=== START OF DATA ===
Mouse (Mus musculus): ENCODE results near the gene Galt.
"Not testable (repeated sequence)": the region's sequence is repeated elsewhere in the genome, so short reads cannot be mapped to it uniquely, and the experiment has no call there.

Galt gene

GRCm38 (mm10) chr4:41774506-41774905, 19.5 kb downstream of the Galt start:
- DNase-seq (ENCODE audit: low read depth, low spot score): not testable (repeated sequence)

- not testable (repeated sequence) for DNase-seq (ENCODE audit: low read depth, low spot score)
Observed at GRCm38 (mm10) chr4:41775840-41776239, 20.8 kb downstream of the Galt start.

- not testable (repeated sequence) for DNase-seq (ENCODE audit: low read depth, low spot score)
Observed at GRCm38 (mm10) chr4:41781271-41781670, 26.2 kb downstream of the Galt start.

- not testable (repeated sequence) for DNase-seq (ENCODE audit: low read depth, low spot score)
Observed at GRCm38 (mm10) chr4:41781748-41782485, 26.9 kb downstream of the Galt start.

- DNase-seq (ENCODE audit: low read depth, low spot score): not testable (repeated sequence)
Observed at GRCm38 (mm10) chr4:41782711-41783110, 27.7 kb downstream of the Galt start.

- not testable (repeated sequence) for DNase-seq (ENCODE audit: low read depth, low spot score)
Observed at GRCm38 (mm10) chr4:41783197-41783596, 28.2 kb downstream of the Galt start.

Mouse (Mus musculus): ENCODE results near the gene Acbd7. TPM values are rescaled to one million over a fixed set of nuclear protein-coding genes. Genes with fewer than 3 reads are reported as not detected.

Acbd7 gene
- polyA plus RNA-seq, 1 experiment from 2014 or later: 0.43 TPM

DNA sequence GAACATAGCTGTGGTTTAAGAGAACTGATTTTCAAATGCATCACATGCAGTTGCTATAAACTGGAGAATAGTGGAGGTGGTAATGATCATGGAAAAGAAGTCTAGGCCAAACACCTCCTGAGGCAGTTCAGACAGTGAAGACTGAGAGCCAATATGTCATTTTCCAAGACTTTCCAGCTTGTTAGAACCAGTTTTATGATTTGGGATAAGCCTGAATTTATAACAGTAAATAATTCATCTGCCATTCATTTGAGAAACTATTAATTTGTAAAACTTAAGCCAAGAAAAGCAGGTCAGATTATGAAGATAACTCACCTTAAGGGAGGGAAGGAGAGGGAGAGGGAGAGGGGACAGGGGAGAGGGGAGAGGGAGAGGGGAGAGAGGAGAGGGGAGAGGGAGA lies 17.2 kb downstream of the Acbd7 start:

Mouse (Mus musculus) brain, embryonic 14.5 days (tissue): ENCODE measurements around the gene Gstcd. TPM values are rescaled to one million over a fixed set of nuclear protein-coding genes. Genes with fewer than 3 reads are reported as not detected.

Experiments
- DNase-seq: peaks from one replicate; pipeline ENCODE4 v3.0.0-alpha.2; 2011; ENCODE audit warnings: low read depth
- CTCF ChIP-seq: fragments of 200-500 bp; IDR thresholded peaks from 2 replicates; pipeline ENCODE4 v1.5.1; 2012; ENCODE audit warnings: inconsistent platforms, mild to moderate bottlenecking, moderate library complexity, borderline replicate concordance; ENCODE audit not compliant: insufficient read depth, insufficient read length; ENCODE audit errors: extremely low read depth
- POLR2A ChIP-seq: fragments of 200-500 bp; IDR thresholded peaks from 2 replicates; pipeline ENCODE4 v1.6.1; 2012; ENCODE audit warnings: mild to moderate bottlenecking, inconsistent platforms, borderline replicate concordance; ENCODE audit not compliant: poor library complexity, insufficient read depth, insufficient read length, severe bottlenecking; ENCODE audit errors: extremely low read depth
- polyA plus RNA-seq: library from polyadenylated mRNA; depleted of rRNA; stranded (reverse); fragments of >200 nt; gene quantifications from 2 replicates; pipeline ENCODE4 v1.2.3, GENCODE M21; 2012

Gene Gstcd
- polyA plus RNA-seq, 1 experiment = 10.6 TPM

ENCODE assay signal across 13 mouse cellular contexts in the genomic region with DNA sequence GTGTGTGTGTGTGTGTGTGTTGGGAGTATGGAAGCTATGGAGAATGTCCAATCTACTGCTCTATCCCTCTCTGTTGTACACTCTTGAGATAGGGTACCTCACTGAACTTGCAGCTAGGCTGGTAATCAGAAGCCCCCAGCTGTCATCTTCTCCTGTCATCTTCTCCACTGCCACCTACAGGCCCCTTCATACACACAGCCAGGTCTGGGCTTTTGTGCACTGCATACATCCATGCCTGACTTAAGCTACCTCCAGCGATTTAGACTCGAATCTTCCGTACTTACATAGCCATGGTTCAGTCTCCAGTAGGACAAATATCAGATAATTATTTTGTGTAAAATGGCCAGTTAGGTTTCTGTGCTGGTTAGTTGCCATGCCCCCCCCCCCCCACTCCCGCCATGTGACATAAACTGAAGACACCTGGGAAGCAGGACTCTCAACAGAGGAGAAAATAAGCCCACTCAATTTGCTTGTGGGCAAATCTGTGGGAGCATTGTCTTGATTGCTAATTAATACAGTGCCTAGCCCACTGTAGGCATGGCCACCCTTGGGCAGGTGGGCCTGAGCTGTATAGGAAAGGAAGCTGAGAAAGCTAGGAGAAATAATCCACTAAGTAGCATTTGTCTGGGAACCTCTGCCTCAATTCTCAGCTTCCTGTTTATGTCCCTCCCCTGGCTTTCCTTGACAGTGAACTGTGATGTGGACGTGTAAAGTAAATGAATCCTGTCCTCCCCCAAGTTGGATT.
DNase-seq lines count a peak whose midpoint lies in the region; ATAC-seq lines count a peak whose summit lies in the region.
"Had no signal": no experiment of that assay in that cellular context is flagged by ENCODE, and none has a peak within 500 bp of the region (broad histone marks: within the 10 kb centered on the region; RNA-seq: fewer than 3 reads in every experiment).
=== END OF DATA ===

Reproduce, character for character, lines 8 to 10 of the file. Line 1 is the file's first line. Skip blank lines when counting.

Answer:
- not testable (repeated sequence) for DNase-seq (ENCODE audit: low read depth, low spot score)
Observed at GRCm38 (mm10) chr4:41781271-41781670, 26.2 kb downstream of the Galt start.

- not testable (repeated sequence) for DNase-seq (ENCODE audit: low read depth, low spot score)